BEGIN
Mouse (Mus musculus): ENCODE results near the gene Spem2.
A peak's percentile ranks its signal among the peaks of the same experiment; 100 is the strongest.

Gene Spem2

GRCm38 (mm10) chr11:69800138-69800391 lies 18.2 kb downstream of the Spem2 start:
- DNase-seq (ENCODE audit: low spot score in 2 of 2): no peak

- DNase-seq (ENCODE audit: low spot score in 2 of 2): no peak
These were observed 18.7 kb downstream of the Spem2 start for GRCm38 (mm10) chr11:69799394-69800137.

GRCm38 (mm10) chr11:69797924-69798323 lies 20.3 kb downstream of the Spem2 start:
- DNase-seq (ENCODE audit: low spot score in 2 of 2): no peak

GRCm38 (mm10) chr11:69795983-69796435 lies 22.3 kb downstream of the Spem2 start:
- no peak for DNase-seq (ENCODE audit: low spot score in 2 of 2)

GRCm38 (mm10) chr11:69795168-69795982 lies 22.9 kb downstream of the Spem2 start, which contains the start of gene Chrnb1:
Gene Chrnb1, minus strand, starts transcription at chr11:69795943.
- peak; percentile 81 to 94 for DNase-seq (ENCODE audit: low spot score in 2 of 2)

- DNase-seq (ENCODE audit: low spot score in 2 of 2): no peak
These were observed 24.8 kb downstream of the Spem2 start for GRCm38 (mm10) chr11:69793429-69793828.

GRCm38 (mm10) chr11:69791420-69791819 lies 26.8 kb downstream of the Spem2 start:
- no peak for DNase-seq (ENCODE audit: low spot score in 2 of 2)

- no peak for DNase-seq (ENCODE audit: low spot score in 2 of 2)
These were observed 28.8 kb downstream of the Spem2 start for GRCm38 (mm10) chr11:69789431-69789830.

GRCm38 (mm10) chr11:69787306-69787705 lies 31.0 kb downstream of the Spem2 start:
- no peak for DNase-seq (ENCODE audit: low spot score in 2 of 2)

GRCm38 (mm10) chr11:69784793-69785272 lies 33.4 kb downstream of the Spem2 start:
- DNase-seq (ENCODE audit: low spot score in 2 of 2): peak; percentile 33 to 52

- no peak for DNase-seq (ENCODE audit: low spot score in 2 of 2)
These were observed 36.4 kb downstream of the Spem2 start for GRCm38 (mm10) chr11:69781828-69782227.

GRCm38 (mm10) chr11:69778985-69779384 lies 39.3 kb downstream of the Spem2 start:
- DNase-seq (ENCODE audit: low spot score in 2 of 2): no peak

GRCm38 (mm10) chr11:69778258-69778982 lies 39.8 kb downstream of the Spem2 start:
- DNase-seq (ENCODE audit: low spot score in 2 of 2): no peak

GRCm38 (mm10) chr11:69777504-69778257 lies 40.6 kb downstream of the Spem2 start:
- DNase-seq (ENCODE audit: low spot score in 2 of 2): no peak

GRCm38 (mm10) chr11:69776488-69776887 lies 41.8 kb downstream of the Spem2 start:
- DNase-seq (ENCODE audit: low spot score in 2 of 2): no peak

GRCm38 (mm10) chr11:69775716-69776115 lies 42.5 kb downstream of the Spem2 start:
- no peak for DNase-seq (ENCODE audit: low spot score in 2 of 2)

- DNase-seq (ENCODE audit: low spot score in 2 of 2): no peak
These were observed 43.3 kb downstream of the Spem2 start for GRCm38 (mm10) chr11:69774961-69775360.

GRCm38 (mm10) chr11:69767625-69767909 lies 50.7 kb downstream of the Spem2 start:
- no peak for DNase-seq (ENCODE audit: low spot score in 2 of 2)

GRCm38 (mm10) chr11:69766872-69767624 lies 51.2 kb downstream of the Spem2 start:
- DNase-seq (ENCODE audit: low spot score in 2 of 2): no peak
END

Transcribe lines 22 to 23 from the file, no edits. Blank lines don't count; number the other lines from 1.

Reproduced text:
- no peak for DNase-seq (ENCODE audit: low spot score in 2 of 2)

GRCm38 (mm10) chr11:69784793-69785272 lies 33.4 kb downstream of the Spem2 start: